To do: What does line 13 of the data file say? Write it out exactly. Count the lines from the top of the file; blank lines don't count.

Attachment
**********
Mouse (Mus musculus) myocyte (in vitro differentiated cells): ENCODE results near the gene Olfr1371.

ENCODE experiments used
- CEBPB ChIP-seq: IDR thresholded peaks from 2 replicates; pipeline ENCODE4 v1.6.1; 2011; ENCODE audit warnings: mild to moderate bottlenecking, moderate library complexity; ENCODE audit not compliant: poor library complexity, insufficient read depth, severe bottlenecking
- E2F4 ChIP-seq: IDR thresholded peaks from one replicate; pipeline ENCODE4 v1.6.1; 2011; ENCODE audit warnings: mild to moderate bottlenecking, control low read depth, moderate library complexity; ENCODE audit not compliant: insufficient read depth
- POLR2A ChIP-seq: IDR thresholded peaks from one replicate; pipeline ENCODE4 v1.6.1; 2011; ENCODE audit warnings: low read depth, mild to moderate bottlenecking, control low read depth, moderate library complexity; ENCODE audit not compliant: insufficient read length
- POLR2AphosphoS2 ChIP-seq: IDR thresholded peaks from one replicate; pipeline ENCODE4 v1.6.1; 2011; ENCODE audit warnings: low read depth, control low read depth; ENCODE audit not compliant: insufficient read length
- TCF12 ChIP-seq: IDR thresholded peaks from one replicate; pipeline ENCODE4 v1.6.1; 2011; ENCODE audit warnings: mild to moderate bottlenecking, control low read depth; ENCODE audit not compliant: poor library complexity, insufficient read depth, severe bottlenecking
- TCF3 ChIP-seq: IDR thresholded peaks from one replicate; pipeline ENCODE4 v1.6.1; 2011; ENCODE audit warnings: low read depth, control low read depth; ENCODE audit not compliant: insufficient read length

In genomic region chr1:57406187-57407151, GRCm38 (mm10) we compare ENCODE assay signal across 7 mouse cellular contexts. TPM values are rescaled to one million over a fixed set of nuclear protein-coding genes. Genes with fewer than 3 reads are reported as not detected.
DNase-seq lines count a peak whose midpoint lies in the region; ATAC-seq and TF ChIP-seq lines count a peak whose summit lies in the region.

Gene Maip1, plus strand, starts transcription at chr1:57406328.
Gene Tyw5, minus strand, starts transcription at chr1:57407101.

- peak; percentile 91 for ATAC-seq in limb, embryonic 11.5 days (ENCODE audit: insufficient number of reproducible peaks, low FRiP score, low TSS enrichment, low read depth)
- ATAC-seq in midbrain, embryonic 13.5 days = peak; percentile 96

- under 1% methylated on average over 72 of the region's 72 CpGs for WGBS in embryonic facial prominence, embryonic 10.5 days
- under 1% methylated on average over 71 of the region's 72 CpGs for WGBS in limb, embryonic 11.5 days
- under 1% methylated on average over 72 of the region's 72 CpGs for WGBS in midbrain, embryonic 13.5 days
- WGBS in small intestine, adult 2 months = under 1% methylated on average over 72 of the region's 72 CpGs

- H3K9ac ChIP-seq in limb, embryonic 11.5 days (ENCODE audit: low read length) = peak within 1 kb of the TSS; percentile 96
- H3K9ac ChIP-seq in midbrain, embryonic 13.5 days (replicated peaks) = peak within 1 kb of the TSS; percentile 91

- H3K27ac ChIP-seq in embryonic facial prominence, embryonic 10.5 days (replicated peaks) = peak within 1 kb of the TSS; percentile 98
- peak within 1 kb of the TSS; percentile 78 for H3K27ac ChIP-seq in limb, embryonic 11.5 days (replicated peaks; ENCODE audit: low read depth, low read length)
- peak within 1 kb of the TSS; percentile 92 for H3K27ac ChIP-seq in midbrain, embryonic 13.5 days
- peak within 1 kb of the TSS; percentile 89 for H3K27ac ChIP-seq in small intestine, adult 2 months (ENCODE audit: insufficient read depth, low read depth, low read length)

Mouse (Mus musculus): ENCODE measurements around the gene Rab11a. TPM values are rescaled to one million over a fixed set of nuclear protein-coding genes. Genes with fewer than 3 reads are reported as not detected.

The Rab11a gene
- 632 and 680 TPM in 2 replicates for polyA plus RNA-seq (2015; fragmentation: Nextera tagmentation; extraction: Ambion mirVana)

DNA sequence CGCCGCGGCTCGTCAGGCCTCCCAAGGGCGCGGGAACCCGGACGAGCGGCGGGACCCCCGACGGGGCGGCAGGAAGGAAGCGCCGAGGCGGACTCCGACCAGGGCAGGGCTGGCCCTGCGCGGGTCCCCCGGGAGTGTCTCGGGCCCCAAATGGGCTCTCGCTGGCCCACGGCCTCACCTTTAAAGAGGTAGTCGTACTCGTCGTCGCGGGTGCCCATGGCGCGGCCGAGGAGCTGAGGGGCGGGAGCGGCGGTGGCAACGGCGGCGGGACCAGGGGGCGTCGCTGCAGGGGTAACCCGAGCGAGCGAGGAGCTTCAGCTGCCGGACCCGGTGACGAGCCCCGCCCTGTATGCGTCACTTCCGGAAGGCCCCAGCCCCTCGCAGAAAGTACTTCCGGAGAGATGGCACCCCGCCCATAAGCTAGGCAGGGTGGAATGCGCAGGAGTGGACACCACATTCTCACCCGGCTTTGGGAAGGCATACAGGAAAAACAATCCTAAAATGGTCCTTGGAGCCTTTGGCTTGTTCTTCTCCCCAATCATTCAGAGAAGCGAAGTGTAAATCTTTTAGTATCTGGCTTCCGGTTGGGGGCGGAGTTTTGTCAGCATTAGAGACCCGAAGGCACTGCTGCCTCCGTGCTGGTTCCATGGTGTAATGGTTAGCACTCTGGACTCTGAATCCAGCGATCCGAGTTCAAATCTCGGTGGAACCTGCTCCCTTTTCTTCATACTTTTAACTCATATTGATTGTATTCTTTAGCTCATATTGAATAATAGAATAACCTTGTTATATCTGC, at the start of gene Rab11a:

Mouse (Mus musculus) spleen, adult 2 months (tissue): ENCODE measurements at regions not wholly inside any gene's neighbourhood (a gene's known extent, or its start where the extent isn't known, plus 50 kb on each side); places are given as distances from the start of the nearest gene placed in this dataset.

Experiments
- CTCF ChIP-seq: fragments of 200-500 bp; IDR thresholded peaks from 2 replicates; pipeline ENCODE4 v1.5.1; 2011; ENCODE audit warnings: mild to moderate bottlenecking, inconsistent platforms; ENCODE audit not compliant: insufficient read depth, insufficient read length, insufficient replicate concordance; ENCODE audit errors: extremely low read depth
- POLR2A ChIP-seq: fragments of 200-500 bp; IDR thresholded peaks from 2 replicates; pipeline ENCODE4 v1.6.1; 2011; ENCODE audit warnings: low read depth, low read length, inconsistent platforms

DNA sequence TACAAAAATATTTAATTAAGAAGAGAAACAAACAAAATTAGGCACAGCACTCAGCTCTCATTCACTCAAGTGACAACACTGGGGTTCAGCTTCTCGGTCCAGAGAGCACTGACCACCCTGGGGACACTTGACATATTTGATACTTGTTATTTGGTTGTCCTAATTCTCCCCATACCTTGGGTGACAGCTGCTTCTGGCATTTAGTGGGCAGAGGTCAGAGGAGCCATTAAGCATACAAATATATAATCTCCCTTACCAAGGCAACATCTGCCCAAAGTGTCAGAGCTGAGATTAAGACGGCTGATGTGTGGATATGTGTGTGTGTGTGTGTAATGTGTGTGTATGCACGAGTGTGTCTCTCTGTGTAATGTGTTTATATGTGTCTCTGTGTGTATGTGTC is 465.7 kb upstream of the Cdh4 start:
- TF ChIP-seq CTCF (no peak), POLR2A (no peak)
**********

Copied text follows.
- peak; percentile 91 for ATAC-seq in limb, embryonic 11.5 days (ENCODE audit: insufficient number of reproducible peaks, low FRiP score, low TSS enrichment, low read depth)